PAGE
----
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On sensory metaphors for revelation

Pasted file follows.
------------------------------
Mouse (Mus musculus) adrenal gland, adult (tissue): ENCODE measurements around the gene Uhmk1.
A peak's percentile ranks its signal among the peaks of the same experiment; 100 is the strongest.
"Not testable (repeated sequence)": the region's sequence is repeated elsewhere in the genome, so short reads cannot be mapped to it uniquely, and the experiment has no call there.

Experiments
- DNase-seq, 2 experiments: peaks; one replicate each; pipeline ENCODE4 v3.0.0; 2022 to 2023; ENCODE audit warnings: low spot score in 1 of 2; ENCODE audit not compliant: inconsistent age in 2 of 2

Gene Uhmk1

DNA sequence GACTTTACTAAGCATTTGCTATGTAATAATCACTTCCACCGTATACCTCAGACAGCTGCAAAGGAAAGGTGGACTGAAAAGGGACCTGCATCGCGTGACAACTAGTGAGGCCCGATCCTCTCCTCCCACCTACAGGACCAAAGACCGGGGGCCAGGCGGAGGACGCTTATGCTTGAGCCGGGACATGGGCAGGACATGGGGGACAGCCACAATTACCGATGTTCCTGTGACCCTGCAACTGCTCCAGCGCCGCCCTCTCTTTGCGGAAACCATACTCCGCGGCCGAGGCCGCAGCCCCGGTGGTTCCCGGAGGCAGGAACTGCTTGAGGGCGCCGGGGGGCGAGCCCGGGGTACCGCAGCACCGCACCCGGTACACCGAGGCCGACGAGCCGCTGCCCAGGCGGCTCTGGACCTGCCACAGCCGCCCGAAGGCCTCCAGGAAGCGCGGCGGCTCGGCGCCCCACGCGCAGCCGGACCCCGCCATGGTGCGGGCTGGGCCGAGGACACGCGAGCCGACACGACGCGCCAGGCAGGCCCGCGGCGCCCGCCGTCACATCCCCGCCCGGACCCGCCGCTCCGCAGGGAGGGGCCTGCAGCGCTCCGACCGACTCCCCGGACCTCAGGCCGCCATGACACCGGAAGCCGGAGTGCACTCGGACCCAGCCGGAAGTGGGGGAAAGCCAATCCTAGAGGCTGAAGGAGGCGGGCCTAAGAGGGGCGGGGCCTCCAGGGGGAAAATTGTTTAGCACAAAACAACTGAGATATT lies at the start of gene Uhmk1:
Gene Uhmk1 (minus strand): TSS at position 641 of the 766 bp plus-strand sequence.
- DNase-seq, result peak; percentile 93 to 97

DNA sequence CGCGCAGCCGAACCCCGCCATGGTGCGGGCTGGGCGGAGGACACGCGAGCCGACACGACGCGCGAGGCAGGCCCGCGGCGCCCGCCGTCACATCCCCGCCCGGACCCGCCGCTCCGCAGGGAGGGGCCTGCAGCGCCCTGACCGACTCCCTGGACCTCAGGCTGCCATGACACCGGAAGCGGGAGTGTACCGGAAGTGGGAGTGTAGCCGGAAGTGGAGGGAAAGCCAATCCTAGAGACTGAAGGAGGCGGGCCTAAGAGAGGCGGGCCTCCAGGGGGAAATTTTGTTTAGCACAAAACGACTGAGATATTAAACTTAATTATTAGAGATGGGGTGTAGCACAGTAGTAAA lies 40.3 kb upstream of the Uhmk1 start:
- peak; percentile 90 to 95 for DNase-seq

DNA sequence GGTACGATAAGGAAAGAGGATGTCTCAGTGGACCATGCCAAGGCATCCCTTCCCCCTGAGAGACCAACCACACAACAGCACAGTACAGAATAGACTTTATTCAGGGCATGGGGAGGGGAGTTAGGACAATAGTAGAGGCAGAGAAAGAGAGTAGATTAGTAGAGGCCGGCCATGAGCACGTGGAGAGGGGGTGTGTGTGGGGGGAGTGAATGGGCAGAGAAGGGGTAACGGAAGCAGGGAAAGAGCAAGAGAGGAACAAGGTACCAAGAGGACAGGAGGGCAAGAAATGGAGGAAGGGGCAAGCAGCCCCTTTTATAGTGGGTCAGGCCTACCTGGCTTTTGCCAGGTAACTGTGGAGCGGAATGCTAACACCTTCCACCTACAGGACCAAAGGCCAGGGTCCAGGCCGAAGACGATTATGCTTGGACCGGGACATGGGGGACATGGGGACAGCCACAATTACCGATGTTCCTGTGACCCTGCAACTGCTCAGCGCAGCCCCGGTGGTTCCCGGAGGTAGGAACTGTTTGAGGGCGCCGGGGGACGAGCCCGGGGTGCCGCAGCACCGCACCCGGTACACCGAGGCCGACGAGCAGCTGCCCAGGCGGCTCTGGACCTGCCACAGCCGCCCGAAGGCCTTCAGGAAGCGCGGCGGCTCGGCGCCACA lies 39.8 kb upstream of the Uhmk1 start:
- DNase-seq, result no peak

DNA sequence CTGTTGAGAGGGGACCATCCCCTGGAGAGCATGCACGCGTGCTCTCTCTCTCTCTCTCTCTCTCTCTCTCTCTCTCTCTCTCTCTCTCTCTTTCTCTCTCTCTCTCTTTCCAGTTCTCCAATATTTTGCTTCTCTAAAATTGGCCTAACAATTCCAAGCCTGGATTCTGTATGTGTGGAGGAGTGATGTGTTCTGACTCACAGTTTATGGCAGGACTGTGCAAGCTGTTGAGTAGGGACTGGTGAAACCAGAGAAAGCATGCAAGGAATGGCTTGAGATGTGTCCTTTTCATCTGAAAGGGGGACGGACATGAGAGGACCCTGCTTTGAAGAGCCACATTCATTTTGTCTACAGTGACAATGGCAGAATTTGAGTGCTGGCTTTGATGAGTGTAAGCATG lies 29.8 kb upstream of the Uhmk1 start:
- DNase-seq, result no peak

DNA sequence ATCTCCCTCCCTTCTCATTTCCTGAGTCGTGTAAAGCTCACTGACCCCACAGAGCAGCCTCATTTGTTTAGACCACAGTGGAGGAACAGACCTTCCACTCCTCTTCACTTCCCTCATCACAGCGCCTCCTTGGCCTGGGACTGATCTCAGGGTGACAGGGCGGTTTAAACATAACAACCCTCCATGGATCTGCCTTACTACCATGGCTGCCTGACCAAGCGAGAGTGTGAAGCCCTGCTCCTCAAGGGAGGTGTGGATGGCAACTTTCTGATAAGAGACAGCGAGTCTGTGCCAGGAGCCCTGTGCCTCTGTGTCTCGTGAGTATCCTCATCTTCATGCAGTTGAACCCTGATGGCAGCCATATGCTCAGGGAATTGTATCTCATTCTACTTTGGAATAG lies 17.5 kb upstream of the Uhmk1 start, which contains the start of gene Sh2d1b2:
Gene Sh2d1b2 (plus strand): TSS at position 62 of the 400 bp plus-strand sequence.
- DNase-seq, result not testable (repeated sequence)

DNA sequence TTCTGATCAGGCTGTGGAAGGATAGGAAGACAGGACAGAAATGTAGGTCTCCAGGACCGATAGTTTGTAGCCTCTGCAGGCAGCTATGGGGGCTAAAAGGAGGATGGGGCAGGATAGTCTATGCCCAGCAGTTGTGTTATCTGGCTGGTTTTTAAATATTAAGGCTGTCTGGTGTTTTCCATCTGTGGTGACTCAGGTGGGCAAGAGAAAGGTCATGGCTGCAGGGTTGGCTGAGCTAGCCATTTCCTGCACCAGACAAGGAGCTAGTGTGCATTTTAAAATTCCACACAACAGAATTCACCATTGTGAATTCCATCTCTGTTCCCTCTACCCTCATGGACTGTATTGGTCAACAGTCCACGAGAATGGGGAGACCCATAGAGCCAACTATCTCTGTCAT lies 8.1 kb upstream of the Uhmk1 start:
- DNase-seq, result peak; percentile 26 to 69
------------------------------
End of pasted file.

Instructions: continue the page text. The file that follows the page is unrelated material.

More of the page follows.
An interesting, but inconclusive, dialogue is sporadically happening between two of America’s most interesting theologians, Robert W. Jenson and Katherine Sonderegger. As is well known, Jenson proposes that theology has been too focused on visual metaphors, which (he claims) allow a detachment from the object observed. He proposes instead that ‘faith comes by hearing’ and so we should describe our engagement with the divine in auditory, not visual, terms. Sonderegger, particularly in the recent first volume of her systematics, pushes back at this, arguing that visual metaphors are appropriate, and need not be about detachment, instead creating space for an appropriately affective knowledge. At root this debate is about the primary sensory metaphor for revelation: is it visual or auditory, and how does that decision shape our account of knowing God, and so our developed accounts of all things? This is clearly an absolutely fundamental question for theology. I have followed the Jenson-Sonderegger debate with great interest, but I find it ultimately inconclusive: neither visual nor auditory metaphors seem adequate to do the necessary work here, of giving a convincing account of theological knowledge in a profoundly sceptical late-modern context. I have come to suspect, however, that this is one of those places where recent advances in human knowledge help us to hear themes from the Scriptures that we have previously missed or neglected. Some readers will know of the pioneering work of the French neuroscientist P. D’Avril, who has demonstrated beyond doubt that our sense of smell is extraordinarily powerfully linked to our emotions. If our theological quest is for an appropriately affective epistemology, we might wonder whether there is any way of moving away from both sight and hearing, and instead moving toward smell? As soon as we ask this, of course, a welter of Biblical images come to mind. Prayers ascending ‘like incense’; the redeemed as ‘the aroma of Christ’; … Olfactory metaphors for knowing are remarkably common in the Psalms, but are also peculiarly Pauline. More, when we consider the reconceptualisations of the logic of Pauline theology proposed by the new apocalyptic readings, we see, again and again, that appeals to the sense of smell occur at almost every decisive moment in Paul’s various arguments (the repetition of ‘fragrance’ three times over in 2Cor. 2:14-16 is only the most obvious example of this, but see a recent paper by Dr Rick Rolling for a much fuller demonstration). Of course, this collision of recent science and Biblical emphasis may be merely coincidental, but it surely deserves investigation. What doctrinal insights might we uncover if we moved fundamental theology away from visual or auditory metaphors into a new olfactory mode? I am convinced that we will find here an exciting new departure for fundamental theology. Only when we learn to savour the beautiful fragrance of Jesus will our intellectual and emotional responses find proper unity and balance! I am pleased to say that I have received some modest funding to investigate this further, and can announce some available research grants into olfactory theology. Details are available...